It would be nice to think that people in an organisation could just organise themselves and work out what they have to do. In very small businesses, this is what happens. People just jump in and “do what needs to be done”.
However as businesses grow, they need to define a structure and roles within that structure. So what are the key tips to developing an effective organisational structure in your business? From my research and experience working with hundreds of businesses, there are five key points to consider:
1. Start with Your Value Stream:
This is probably a bit unexpected as my first recommendation. However, I recommend you start by mapping your value stream. This means developing an end to end process map of the product and information flows involved to take your product or service through your business. When you develop your future state value stream map, you will find that the roles of key people quickly become clear. The advantage of starting this way is that aligns your organisation to your customer. It also highlights how you and your people create value for those customers.
2. Draw an Organisational Chart:
It might sound blindly obvious, but I am surprised by the number of companies that do not have an organisational chart. Just mapping out your organisation on paper can highlight overlapping or duplicated roles and imbalances in resources. It will force you to start making decisions about who does what. A key tip in developing the organisational chart is to try and draw the ideal chart first (based on what you learn from your value stream map). Then fit the people you have to the organisational chart. Usually the new roles and your existing people will align fairly easily. You might also highlight roles you are lacking or mis-matches between the skills you have in your organisation and the skills you need. This can then be a focus for future training and recruitment.
3. Consider Span of Control:
Span of control is simply the number of people that report to each leader in your business. There is a lot of research about the optimum span of control. The general consensus is that around six to seven direct reports is the ideal number. For front line team leaders, the ideal is a little more, maybe 7-12. Increase the span of control too much and leaders do not have time to support their individual team members. We frequently see supervisors with 20 people reporting to directly to them. In this case much time gets wasted as the team waits for support from their leader. Morale often suffers because issues don’t get followed up. Staff feel “nothing ever changes around here”. Often informal leaders emerge who can be a negative influence. Supervision of issues such as safety suffers. If the span of control is too narrow, then leaders become ineffective. In the worst case we see leaders with just one direct report. Everything the leader wants to do then becomes dependent on that one person. Narrow spans of control also lead to overly tall organisational structures which add to overheads and impede communication.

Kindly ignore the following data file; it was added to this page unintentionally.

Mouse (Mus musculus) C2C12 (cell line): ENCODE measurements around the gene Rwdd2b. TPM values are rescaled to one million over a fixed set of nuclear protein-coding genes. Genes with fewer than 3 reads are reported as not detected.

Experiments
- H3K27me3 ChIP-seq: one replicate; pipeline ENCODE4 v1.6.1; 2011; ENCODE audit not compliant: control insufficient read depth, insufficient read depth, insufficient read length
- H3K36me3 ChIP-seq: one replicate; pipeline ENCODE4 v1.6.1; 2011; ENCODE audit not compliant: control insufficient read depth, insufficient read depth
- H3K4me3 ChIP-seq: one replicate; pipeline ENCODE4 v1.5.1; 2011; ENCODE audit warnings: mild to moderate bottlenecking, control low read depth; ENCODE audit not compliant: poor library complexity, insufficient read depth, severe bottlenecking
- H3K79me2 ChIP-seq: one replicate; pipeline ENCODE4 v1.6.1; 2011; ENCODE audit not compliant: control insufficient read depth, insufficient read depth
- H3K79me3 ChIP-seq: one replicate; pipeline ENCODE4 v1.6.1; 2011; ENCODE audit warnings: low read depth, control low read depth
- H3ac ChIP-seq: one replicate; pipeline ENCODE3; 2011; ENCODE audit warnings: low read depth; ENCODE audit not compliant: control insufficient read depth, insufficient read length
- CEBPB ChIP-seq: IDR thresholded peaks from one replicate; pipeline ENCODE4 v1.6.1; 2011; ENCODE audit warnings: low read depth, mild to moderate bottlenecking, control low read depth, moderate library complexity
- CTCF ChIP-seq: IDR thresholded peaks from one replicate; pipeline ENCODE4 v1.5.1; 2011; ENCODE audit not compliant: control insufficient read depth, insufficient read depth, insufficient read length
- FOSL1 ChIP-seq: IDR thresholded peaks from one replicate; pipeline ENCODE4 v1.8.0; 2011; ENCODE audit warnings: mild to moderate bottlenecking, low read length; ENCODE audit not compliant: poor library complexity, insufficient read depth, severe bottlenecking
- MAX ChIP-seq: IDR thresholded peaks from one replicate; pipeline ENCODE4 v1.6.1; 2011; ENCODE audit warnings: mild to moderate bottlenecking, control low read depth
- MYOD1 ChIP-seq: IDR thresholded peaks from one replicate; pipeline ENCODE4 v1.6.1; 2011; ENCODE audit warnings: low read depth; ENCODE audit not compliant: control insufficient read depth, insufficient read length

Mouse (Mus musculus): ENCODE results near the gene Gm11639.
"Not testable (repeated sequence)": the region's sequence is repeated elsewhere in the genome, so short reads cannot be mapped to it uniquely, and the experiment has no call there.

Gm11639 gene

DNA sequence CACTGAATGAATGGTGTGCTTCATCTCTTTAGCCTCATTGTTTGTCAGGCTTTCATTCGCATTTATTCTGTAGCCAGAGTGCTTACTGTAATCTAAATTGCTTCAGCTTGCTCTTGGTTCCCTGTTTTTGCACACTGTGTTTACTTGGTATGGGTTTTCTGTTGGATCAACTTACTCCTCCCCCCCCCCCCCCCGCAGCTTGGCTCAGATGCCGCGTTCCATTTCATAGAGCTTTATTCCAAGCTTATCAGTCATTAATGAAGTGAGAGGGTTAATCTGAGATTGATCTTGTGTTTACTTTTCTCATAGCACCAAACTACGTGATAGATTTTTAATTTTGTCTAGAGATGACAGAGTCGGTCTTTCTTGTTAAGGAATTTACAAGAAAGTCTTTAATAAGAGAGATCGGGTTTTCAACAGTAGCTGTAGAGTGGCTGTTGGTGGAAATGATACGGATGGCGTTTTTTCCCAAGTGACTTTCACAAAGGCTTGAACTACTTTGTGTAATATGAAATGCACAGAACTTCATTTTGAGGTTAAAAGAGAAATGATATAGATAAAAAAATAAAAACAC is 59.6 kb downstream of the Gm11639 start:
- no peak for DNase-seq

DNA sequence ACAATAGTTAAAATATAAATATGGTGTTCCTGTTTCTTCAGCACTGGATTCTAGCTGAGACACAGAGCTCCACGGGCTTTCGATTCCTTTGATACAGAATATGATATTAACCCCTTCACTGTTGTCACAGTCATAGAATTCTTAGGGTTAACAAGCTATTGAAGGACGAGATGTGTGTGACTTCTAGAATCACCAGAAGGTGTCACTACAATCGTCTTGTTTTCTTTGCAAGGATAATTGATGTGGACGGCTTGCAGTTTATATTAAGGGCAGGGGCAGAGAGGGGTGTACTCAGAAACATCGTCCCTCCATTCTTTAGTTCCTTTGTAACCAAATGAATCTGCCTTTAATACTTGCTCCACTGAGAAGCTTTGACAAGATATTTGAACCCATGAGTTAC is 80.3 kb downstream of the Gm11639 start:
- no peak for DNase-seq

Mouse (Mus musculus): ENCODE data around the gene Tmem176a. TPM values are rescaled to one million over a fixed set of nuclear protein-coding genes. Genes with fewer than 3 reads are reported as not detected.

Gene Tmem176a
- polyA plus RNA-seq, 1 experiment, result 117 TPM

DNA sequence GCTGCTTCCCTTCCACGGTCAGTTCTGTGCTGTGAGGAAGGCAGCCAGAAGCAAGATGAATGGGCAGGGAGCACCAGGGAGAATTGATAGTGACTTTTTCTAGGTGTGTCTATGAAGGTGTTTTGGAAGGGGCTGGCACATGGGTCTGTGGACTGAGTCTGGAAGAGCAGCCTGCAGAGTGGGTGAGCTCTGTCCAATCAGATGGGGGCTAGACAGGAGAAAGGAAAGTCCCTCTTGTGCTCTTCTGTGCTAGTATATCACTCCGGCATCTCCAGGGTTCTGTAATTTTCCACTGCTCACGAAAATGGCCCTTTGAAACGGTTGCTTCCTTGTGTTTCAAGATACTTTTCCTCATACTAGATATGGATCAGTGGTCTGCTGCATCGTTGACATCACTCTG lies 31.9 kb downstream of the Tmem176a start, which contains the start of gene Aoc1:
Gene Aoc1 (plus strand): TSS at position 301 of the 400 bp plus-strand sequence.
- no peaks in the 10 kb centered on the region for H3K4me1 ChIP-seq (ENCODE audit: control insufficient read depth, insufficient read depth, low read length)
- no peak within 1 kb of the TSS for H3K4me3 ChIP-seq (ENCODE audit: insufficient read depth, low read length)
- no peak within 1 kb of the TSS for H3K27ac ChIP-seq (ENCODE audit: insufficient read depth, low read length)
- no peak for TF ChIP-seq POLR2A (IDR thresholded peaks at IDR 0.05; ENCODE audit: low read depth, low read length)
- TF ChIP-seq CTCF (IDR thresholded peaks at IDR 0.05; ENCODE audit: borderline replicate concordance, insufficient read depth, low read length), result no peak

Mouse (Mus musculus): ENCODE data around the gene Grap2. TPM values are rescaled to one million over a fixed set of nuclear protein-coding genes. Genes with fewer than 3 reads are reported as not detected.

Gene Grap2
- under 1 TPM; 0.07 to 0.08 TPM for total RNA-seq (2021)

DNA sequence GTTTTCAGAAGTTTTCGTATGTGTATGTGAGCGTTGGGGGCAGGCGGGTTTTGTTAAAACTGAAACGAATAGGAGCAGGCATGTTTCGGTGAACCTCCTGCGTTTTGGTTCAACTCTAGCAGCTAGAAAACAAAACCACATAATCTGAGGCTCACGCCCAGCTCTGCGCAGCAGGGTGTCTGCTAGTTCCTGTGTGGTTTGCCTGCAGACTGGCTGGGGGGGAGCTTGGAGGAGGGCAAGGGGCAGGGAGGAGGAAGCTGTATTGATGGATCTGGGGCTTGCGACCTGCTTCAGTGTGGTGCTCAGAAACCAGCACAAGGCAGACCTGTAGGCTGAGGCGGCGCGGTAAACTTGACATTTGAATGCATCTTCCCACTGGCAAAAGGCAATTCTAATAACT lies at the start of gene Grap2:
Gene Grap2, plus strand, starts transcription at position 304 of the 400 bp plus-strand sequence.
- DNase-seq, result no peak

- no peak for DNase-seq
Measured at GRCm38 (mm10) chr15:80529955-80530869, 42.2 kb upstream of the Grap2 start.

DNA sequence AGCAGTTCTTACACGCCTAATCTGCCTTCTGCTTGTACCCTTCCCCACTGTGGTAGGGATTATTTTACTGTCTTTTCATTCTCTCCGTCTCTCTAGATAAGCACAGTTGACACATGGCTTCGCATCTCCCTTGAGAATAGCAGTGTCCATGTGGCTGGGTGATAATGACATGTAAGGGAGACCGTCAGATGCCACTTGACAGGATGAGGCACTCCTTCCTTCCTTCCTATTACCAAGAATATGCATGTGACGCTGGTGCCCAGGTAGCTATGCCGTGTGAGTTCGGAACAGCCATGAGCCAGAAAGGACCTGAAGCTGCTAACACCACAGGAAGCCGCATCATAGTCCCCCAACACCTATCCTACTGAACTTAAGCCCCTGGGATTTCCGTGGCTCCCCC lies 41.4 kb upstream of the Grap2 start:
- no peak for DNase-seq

4. Take the Time to Write Job Descriptions:
It can be a painful task, but writing job descriptions helps you to define what you want each role to deliver. Consider objectives and outcomes of the role as well as listing the main tasks and responsibilities of that employee. By defining job descriptions, you will need to think about the people you need, the skills they need to have and how they interface with others. Make sure you write the job description around the role, not the person. The role of an individual will often “evolve” over time. In growing businesses this might be driven by that person’s particular interests and capabilities or by historical factors. Starting with your value stream means that you will define the roles based on the business needs, not who you already have. You can then progressively align your people to these roles. Of course if you are going to hire someone new, always write a job description first. It will help you define what you want, enable you to be clear in the interview process and ensure that the new person starts off on the right foot.
5. Keep it Simple:
Do not complicate your organisational structure. Avoid multiple reporting lines, dotted lines and “matrix organisations”. These make sense (sort of) for multi-billion dollar global corporations with tens of thousands of employees in dozens of countries. However they can create confusion and dilute accountabilities. These structures also encourage company politics as rival organisational streams compete for power (e.g. functional managers vs. business unit managers vs. country managers). Keep the number of layers to an absolute minimum. This means going to the maximum span of control at each level if you can. Every layer you add represents additional overhead and another communication hand off. The more layers you add, the more difficult becomes to ensure clear communication up and down the organisation. So the people at the bottom don’t understand the vision and the people at the top have no idea of what is going wrong at the front line.
Follow these five tips and will be off to a great start to build and effective organisation to support the growth of your business